As shown in our documentary The Bug, Volkswagen was super serious about its American print and TV marketing (although it never took itself seriously in the ads). In its first year in the States, VW sold exactly two cars (check out the entire VW history timeline here). By the time these ingenious commercials became part of the pop culture landscape in the 1960s, The Bug was a superstar.
Like the car itself, VW commercials were odd, funny-looking, raw, but dependable. During program breaks, viewers didn’t head to the bathroom — they stayed and watched, and sales (and bladders) exploded. These weren’t just commercials — they were events. People talked about them. Journalists wrote about them. And VW dealers watched the amounts roll in.
Check out the best of them here. They’re some of the most powerfully effective TV commercials you will ever see (if you’re even still watching TV commercials).
This joint was filmed in 1970, and shows that, of all the cars at the 1949 Auto Show, the lonely Volkswagen was the only one that kept its promise (even though nobody was listening). Yep, that’s McLean Stevenson selling Packards.
Shortly before he was seduced by Mrs. Robinson, Dustin Hoffman was seducing America with a bigger Bug — awesomely called the Fastback Sedan. This ad was an honest answer to those consumers who thought the VW was not roomy enough. Dusty’s in super-sales mode here, but it’s low-pressure and non-threatening. That’s what makes it so convincing. He’s about to show us where the engine is stored, but only your VW dealer knows for sure. This clever cliffhanger got people rushing into VW showrooms to learn the answer.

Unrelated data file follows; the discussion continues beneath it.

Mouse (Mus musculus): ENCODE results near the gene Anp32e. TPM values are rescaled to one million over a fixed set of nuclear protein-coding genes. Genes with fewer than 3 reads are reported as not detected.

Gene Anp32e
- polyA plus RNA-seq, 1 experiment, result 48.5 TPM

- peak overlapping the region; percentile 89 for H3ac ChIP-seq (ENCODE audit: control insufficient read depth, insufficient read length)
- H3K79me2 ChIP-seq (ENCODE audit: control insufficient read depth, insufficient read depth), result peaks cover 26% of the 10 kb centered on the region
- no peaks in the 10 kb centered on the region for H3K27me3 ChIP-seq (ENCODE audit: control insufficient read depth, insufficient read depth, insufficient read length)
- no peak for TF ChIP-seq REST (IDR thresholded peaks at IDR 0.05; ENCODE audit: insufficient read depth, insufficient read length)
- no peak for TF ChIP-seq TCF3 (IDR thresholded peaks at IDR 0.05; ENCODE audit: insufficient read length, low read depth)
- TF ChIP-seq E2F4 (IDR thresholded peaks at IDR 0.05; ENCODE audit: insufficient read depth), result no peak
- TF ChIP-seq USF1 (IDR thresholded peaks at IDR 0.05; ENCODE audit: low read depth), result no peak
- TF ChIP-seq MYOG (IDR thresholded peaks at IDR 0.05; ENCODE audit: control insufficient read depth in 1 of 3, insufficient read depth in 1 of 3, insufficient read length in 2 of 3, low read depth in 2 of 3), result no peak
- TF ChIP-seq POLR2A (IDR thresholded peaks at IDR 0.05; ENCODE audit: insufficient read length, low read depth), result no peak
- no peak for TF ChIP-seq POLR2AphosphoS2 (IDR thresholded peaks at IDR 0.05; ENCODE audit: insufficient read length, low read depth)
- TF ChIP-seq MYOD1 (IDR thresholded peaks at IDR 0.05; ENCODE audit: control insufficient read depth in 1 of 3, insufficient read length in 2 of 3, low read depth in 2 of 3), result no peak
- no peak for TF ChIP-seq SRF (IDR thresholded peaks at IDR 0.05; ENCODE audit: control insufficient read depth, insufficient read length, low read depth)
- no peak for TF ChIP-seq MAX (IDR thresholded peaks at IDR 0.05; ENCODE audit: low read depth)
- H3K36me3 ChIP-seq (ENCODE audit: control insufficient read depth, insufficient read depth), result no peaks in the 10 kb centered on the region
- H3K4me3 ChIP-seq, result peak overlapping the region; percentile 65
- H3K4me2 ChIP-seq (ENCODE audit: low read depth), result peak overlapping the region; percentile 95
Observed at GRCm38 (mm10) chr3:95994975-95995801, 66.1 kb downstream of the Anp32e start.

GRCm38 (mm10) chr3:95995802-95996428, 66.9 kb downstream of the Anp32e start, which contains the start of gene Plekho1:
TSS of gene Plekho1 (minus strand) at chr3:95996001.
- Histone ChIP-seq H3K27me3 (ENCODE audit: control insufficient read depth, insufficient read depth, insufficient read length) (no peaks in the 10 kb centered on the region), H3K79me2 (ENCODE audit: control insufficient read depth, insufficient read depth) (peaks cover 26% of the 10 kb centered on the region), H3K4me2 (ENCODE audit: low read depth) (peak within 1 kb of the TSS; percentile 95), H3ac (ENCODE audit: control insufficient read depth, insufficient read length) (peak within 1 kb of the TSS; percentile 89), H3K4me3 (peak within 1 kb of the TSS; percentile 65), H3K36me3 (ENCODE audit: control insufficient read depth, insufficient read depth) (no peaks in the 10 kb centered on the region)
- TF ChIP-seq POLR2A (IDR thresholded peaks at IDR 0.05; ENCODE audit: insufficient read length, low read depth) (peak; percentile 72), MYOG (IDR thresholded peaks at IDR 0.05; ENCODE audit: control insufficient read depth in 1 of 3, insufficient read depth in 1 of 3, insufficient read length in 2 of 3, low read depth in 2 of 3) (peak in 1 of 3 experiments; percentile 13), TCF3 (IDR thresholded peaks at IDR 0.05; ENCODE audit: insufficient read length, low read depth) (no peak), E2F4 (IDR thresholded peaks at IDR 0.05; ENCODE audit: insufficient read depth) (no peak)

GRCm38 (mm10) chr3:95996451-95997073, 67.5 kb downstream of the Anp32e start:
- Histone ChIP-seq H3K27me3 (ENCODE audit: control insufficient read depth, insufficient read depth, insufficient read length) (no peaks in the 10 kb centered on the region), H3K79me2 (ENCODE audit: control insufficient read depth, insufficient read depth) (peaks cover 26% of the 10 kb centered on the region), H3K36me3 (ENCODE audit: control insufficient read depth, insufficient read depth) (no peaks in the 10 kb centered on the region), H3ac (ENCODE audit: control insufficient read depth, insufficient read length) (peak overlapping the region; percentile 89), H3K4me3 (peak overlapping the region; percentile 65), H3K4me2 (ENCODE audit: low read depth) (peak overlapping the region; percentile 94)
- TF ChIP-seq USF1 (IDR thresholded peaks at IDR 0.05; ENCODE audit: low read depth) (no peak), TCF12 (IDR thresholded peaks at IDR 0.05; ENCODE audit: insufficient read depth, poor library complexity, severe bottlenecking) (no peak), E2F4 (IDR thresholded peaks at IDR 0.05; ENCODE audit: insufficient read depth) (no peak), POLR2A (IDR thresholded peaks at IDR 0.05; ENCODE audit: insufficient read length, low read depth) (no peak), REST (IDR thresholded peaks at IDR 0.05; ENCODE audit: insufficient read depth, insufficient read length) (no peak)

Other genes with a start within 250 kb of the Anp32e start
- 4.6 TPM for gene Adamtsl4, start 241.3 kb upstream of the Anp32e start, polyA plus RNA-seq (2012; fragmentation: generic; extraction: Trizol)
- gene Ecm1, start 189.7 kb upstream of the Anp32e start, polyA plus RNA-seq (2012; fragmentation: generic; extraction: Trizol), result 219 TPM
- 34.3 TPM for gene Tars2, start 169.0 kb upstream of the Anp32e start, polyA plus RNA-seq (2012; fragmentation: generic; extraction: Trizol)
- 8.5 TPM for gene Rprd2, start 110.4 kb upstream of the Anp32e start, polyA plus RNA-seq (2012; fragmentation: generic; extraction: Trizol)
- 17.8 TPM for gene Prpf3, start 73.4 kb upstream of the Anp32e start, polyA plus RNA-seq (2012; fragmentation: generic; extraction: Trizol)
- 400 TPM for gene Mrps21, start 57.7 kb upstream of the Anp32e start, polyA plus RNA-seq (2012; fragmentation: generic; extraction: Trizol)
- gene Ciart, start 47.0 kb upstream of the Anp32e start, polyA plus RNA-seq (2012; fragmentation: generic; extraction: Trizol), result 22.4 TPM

By 1971, America was primed for dark humor. The New Hollywood was already producing films like Bonnie & Clyde, Midnight Cowboy and Easy Rider, but TV was playing catch up. All in the Family would debut in January of that year (and M*A*S*H soon after), sounding the toilet flush for a type of TV humor that didn’t mind offending and didn’t care if you were. As usual, Volkswagen was just a few car lengths ahead of the curve, as seen in this darkly funny ad that shows sweet revenge from the Other World.
Just in time for America’s bigger-is-better obsession with shiny objects, conspicuous consumption, and overloaded chome, Volkswagen (which is none of these things), quietly, humbly shows how you can reallocate funds by being a nonconformist.
Volkswagen never cared how its Bug looked; it cared how it worked. And this commercial shows you just that, with a ballsy and no-nonsense demonstration of what makes the VW so alpha. Very few other auto manufacturers would try this shit at home.
Your Bug is a wonderland. Here’s early-career John Mayer (2006), making music with the New Beetle, showing that the VW can still rock, in case you had your doubts. In fact, the idea here is to turn your Bug into an actual musical instrument.